2017-01-09 12:39 pm Updated by Admin

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Miss Marple Complete Short Stories Gift Set



By: Agatha Christie(Author) Joan Hickson(Reader)

Language: English

Genre: Crime, Thrillers & Mystery

Publisher: HarperCollins; Unabridged edition edition (7 Nov. 2005)

Format: pdf doc docx mobi djvu epub ibooks (*An electronic version of a printed book that can be read on a computer or handheld device designed specifically for this purpose.)

The original title of the book: Miss Marple Complete Short Stories Gift Set

A beautiful gift pack featuring one of Agatha Christie’s most famous creations: Miss Marple. Aimed at the Christmas market it contains The Thirteen Problems and Miss Marple’s Final Cases, gathering together all the Miss Marple short stories.

Described by her friend Dolly Bantry as ‘the typical old maid of fiction’, Miss Marple has lived almost her entire life in the sleepy hamlet of St Mary Mead. Yet, by observing village life she has gained an unparalleled insight into human nature – and used it to devasting effect. As her friend Sir Henry Clithering, the ex-Commissioner of Scotland Yard has been heard to say: ‘She’s just the finest detective God ever made.’ – and many Agatha Christie fans would agree.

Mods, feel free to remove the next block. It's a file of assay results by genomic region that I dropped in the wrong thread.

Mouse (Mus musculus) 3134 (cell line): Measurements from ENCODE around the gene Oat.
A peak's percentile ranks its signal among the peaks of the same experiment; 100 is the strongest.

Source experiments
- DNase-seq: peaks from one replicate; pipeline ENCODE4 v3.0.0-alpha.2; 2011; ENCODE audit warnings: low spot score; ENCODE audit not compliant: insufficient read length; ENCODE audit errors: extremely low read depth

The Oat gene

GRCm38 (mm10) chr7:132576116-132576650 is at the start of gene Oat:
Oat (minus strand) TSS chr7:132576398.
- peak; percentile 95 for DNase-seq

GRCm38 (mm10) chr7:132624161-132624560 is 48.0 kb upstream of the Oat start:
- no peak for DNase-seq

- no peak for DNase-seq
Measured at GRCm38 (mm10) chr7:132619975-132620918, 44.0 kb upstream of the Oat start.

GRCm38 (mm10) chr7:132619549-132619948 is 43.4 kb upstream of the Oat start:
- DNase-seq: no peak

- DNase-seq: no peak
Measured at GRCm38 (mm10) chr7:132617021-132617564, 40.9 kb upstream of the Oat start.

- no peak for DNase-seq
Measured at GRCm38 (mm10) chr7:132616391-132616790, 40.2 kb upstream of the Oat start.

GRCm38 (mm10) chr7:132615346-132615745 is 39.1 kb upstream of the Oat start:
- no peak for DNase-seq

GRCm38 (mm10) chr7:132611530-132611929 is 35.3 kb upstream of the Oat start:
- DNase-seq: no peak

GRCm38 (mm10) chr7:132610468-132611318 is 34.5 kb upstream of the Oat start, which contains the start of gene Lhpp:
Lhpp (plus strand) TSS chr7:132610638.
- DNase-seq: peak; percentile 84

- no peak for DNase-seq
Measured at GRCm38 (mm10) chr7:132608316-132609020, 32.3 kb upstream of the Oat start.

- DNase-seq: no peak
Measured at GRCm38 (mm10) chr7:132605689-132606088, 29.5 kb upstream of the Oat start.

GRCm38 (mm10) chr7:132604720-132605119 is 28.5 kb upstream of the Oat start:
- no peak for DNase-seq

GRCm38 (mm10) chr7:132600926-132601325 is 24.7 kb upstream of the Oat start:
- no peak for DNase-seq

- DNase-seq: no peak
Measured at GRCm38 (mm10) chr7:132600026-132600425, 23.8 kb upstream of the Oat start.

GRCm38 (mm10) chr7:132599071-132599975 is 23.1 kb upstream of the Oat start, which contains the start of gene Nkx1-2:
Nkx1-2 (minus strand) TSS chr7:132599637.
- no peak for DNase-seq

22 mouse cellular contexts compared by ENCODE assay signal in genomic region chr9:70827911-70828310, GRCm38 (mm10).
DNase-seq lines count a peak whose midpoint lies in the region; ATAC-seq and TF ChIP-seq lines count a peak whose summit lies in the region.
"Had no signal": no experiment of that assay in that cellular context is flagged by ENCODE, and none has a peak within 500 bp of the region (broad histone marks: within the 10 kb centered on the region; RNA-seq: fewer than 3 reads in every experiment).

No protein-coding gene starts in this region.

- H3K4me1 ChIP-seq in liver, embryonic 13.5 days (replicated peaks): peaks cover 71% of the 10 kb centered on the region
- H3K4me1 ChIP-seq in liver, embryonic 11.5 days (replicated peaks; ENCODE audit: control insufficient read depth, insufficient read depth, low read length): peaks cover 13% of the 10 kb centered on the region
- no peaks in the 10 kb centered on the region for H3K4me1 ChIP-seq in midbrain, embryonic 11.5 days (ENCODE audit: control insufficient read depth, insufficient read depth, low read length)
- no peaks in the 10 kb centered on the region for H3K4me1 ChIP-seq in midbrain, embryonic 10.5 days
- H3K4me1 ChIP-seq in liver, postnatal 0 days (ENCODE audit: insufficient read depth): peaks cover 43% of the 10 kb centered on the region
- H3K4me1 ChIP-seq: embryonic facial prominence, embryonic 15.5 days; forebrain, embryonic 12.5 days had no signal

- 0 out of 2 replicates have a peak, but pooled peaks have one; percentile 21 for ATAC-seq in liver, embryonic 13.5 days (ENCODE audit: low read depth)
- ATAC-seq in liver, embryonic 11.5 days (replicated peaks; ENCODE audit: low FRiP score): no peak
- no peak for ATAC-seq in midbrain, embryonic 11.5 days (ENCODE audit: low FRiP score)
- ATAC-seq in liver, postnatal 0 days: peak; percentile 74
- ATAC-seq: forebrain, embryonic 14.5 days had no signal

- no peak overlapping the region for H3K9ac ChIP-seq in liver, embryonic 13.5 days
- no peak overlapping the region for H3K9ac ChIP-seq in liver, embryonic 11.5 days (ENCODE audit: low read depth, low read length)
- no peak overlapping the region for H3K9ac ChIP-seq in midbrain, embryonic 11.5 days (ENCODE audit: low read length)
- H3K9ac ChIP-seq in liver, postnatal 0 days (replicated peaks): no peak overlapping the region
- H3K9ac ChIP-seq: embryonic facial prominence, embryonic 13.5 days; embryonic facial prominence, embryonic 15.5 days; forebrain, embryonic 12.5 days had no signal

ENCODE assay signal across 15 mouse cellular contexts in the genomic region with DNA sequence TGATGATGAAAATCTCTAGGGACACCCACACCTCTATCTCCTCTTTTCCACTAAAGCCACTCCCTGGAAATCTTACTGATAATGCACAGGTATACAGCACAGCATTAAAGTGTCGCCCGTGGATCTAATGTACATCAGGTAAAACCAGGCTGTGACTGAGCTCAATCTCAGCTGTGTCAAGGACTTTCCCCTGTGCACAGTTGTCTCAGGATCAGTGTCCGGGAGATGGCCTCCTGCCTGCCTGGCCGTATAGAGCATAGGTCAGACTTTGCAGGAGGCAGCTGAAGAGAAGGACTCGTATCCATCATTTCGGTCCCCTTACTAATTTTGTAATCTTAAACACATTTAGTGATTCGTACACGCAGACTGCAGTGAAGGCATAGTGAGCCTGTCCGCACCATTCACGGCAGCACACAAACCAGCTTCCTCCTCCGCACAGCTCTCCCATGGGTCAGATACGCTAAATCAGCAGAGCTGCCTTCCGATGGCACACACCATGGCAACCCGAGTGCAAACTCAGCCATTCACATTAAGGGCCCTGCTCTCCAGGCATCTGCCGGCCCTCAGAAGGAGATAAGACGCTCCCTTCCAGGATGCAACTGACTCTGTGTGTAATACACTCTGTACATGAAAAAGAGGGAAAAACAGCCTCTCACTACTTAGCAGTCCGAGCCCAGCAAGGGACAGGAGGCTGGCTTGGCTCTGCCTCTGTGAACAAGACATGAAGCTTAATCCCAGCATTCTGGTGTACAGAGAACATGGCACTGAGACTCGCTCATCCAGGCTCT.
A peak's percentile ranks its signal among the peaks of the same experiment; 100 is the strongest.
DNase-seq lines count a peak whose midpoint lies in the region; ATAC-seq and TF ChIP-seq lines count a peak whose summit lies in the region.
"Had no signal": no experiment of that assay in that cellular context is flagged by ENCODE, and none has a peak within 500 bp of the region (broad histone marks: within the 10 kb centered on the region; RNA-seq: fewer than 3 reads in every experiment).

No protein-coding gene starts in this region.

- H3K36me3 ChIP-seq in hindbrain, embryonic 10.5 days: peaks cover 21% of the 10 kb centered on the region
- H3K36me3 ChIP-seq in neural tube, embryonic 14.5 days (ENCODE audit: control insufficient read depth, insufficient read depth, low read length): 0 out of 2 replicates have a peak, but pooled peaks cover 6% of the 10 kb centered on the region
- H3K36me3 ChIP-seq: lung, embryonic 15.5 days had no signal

Appearing for the first time in The Murder at The Vicarage (1930) her crime-fighting career spanned over forty years when she solved her final case in 1977 in Sleeping Murder. With every tale flawlessly plotted by the Queen of Crime herself, these short stories provide a feast for hardened Agatha Christie addicts as well as those who have grown to love the detective through her many film and television appearances.

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  • By Carole Goodings on 1 August 2017

    I can never get enough Miss Marple on tv, but I am not enjoying the stories as much as I expected. I find them stilted and the characters lack depth.

  • By MayGoodComeToUs on 25 March 2013

    This is brilliant!!! The readers are wonderful. The stories are read COMPLETELY, without being cut off, as with other editions. If you want all of the stories, in their entirety, this is the edition to get!!!!

  • By L. E. Cantrell on 31 August 2010